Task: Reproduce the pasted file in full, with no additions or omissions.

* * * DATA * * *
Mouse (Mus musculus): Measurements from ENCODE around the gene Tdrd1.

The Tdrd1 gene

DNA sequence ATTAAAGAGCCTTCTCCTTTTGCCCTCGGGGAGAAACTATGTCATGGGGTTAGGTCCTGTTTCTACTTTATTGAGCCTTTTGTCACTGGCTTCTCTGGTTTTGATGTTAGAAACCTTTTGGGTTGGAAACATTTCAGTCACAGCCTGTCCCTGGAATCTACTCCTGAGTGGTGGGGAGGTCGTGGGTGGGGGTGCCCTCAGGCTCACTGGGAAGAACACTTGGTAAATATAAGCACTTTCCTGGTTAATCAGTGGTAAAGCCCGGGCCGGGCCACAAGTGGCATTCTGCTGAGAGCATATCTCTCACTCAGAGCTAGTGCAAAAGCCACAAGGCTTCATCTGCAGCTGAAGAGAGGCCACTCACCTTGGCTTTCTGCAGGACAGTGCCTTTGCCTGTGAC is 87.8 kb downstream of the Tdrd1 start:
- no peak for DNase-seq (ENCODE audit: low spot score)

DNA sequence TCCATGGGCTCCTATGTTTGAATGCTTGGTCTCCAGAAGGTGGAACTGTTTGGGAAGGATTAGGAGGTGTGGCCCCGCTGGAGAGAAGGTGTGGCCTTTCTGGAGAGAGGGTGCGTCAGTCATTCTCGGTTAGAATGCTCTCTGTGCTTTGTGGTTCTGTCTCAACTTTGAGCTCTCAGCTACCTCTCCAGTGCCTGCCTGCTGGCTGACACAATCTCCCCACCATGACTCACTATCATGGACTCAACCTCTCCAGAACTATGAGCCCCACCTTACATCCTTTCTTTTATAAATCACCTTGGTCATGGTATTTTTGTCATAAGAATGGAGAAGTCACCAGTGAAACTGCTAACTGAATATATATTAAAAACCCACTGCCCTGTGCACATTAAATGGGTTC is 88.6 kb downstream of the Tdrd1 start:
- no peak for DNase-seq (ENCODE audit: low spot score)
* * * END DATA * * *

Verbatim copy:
Mouse (Mus musculus): Measurements from ENCODE around the gene Tdrd1.

The Tdrd1 gene

DNA sequence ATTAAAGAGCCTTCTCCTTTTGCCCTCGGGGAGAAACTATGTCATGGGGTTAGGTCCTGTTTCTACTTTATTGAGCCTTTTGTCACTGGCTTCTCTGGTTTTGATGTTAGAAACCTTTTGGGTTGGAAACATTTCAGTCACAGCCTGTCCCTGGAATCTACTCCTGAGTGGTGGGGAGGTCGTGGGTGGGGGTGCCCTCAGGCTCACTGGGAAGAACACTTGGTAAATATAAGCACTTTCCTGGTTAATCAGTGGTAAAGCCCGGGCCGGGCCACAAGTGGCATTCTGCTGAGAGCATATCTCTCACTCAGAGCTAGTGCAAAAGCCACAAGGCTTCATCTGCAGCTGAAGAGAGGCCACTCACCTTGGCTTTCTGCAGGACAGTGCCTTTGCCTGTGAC is 87.8 kb downstream of the Tdrd1 start:
- no peak for DNase-seq (ENCODE audit: low spot score)

DNA sequence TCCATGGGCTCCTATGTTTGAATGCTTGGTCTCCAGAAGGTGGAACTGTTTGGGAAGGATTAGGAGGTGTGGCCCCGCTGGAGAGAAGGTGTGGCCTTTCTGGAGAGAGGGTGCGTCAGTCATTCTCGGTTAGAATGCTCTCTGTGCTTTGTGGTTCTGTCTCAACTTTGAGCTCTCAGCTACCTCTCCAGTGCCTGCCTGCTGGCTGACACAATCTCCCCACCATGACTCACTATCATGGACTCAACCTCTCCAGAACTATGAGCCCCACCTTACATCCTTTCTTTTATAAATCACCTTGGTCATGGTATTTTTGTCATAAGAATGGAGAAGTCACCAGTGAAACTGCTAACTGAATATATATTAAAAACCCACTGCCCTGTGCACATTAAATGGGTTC is 88.6 kb downstream of the Tdrd1 start:
- no peak for DNase-seq (ENCODE audit: low spot score)